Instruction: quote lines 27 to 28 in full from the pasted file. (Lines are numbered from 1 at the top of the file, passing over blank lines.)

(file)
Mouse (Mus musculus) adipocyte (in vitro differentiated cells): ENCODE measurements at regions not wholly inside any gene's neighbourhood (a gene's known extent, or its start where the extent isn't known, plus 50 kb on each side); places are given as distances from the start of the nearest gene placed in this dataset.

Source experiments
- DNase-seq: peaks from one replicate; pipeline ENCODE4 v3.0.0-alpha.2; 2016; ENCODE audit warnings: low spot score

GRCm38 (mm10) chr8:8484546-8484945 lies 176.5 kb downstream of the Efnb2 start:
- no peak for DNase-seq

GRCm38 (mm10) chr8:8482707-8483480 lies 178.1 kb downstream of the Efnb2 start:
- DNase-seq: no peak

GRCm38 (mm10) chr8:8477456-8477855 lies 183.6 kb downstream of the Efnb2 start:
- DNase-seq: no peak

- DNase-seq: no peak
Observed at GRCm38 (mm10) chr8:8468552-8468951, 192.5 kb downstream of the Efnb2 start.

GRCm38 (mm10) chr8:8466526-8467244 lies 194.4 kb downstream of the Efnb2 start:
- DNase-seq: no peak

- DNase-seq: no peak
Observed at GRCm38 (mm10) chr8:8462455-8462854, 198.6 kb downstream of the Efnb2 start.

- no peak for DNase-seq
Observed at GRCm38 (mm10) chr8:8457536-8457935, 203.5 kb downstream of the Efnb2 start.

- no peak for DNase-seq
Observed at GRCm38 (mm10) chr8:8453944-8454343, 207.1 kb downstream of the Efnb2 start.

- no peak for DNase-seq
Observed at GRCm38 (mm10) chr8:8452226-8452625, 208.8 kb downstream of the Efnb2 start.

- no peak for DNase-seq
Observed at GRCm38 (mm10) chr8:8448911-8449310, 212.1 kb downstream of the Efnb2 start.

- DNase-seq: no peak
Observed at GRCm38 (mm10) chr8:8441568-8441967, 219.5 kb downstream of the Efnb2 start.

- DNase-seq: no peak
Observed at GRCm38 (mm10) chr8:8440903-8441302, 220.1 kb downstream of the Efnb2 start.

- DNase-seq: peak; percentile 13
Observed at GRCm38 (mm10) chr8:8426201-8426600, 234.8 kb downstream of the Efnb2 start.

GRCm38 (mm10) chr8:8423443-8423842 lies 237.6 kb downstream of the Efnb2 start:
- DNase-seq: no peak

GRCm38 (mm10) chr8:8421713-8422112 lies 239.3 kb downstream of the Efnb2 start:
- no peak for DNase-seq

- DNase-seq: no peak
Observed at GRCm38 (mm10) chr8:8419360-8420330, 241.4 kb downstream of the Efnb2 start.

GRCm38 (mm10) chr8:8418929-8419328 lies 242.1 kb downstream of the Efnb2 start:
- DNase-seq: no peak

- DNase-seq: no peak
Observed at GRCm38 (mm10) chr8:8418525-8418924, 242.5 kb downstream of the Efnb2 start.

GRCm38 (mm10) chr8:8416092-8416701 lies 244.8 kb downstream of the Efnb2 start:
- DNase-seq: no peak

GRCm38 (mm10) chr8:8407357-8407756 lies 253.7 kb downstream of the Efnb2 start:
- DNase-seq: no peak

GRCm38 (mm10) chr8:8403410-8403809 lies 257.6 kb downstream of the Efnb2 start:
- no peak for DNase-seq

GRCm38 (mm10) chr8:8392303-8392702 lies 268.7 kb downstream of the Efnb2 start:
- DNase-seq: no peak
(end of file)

Observed at GRCm38 (mm10) chr8:8440903-8441302, 220.1 kb downstream of the Efnb2 start.

- DNase-seq: peak; percentile 13